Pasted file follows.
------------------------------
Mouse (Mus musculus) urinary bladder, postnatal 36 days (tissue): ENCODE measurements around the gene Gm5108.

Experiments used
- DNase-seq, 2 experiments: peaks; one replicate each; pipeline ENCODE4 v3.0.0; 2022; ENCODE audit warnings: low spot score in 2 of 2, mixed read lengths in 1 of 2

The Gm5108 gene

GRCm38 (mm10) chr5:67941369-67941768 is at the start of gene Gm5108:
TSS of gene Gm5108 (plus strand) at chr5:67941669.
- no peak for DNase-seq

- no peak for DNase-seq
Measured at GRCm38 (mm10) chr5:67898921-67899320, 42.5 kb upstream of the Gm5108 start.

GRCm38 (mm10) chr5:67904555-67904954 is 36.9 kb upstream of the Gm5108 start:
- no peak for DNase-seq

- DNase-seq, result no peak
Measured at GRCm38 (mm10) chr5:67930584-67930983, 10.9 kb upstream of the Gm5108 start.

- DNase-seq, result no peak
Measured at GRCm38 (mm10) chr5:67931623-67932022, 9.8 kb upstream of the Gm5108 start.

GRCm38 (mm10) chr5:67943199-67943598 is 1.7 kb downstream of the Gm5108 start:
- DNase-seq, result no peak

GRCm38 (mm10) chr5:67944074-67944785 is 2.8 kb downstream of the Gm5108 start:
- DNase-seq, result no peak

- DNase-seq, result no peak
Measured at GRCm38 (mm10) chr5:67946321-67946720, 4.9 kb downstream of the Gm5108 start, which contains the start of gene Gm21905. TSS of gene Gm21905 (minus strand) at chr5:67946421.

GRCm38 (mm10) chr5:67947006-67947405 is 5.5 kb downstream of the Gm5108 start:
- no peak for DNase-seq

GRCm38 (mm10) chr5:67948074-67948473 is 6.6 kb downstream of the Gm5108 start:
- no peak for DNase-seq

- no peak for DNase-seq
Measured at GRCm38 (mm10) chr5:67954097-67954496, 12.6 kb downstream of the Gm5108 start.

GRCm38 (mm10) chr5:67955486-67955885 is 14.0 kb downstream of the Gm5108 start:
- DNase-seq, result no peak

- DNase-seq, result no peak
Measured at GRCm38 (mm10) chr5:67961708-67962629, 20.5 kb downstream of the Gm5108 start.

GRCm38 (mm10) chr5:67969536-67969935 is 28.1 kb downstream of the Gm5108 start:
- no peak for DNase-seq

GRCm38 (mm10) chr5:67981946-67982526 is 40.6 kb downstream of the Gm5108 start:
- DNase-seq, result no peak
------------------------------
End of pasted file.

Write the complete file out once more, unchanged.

Mouse (Mus musculus) urinary bladder, postnatal 36 days (tissue): ENCODE measurements around the gene Gm5108.

Experiments used
- DNase-seq, 2 experiments: peaks; one replicate each; pipeline ENCODE4 v3.0.0; 2022; ENCODE audit warnings: low spot score in 2 of 2, mixed read lengths in 1 of 2

The Gm5108 gene

GRCm38 (mm10) chr5:67941369-67941768 is at the start of gene Gm5108:
TSS of gene Gm5108 (plus strand) at chr5:67941669.
- no peak for DNase-seq

- no peak for DNase-seq
Measured at GRCm38 (mm10) chr5:67898921-67899320, 42.5 kb upstream of the Gm5108 start.

GRCm38 (mm10) chr5:67904555-67904954 is 36.9 kb upstream of the Gm5108 start:
- no peak for DNase-seq

- DNase-seq, result no peak
Measured at GRCm38 (mm10) chr5:67930584-67930983, 10.9 kb upstream of the Gm5108 start.

- DNase-seq, result no peak
Measured at GRCm38 (mm10) chr5:67931623-67932022, 9.8 kb upstream of the Gm5108 start.

GRCm38 (mm10) chr5:67943199-67943598 is 1.7 kb downstream of the Gm5108 start:
- DNase-seq, result no peak

GRCm38 (mm10) chr5:67944074-67944785 is 2.8 kb downstream of the Gm5108 start:
- DNase-seq, result no peak

- DNase-seq, result no peak
Measured at GRCm38 (mm10) chr5:67946321-67946720, 4.9 kb downstream of the Gm5108 start, which contains the start of gene Gm21905. TSS of gene Gm21905 (minus strand) at chr5:67946421.

GRCm38 (mm10) chr5:67947006-67947405 is 5.5 kb downstream of the Gm5108 start:
- no peak for DNase-seq

GRCm38 (mm10) chr5:67948074-67948473 is 6.6 kb downstream of the Gm5108 start:
- no peak for DNase-seq

- no peak for DNase-seq
Measured at GRCm38 (mm10) chr5:67954097-67954496, 12.6 kb downstream of the Gm5108 start.

GRCm38 (mm10) chr5:67955486-67955885 is 14.0 kb downstream of the Gm5108 start:
- DNase-seq, result no peak

- DNase-seq, result no peak
Measured at GRCm38 (mm10) chr5:67961708-67962629, 20.5 kb downstream of the Gm5108 start.

GRCm38 (mm10) chr5:67969536-67969935 is 28.1 kb downstream of the Gm5108 start:
- no peak for DNase-seq

GRCm38 (mm10) chr5:67981946-67982526 is 40.6 kb downstream of the Gm5108 start:
- DNase-seq, result no peak